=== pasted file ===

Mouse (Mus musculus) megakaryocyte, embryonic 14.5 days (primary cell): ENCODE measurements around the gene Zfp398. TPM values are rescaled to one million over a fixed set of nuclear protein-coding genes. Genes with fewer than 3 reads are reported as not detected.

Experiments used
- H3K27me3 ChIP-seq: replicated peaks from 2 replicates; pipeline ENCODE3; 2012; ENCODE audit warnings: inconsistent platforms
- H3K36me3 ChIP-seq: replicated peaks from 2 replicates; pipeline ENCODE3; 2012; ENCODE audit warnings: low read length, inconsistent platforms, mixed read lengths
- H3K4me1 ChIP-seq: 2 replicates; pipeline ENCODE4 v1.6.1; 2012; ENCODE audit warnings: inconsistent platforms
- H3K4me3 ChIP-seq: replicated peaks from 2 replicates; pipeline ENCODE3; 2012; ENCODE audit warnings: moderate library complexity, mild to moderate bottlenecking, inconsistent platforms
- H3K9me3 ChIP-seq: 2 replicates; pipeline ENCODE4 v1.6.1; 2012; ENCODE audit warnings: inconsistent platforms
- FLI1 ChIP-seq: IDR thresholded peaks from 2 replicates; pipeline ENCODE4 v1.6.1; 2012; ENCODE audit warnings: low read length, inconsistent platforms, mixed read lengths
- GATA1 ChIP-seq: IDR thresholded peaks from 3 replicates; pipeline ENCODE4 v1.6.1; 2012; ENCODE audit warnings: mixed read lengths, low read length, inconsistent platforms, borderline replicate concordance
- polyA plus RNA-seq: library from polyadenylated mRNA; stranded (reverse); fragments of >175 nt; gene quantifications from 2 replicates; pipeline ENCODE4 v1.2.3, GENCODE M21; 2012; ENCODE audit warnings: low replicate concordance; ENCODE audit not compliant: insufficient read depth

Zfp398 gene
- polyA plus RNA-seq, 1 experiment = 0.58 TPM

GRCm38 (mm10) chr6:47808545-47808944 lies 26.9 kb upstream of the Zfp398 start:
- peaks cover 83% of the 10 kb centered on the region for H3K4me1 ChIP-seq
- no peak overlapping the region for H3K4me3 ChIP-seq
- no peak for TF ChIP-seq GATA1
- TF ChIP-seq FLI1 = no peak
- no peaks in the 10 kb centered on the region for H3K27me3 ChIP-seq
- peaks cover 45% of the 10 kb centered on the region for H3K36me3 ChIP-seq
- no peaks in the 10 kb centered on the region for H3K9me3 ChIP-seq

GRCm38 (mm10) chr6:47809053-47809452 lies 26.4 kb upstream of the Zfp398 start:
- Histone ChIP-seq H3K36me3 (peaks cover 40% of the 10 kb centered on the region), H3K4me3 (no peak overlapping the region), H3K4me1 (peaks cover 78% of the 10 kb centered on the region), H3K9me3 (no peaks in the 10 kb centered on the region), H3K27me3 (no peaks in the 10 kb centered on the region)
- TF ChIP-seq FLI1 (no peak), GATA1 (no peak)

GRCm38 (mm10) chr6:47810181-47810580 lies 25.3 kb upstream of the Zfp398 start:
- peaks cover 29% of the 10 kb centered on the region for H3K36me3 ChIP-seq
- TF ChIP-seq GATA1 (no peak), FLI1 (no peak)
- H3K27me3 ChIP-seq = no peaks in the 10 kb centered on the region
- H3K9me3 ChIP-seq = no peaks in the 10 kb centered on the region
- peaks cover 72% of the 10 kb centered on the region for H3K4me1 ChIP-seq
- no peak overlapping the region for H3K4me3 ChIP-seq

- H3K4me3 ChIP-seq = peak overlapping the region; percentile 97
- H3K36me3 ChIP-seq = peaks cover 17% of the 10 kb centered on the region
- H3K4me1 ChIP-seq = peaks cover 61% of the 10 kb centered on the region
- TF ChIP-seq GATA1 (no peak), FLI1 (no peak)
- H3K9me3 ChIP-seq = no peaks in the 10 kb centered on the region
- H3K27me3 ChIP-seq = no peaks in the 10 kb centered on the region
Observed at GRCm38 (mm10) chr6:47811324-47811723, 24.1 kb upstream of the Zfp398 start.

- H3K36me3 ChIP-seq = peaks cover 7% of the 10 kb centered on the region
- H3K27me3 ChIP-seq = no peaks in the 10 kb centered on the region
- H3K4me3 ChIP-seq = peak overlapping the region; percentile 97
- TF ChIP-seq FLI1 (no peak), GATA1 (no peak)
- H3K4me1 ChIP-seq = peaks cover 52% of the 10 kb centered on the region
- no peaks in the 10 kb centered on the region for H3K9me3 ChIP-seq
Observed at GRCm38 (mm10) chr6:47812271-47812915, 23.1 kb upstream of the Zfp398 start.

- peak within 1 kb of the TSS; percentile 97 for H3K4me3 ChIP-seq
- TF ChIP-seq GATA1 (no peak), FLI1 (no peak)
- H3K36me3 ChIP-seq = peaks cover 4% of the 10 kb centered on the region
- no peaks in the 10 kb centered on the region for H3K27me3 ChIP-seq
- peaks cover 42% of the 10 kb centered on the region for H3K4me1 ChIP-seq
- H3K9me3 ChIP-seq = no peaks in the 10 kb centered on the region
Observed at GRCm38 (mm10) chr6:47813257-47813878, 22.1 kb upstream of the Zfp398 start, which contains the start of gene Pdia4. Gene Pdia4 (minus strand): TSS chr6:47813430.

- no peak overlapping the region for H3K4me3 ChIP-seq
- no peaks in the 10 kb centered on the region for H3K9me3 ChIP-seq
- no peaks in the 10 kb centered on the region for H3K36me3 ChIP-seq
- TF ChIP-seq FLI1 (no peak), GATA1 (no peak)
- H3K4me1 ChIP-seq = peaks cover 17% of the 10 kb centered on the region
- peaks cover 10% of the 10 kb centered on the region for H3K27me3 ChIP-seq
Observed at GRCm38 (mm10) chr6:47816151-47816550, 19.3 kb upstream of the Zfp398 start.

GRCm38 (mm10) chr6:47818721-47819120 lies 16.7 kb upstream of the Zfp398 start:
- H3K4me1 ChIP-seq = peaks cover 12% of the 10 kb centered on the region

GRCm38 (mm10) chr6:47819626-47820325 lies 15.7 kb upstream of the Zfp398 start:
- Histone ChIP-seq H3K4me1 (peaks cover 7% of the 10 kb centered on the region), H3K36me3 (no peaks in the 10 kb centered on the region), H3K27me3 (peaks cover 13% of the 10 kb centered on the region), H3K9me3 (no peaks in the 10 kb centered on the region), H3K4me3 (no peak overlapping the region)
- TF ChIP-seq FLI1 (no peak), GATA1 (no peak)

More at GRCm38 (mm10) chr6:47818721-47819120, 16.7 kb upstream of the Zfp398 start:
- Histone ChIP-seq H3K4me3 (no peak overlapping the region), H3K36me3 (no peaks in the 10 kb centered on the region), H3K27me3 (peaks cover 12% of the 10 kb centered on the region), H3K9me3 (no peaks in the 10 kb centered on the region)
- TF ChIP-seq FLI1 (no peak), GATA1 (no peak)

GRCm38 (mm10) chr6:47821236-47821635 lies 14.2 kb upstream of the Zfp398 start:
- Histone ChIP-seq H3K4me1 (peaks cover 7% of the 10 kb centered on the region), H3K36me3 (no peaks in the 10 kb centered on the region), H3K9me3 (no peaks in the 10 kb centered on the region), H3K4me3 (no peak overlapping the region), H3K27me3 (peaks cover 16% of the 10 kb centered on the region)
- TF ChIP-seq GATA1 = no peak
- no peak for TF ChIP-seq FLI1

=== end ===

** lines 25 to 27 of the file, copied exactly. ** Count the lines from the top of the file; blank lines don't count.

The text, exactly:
- peaks cover 29% of the 10 kb centered on the region for H3K36me3 ChIP-seq
- TF ChIP-seq GATA1 (no peak), FLI1 (no peak)
- H3K27me3 ChIP-seq = no peaks in the 10 kb centered on the region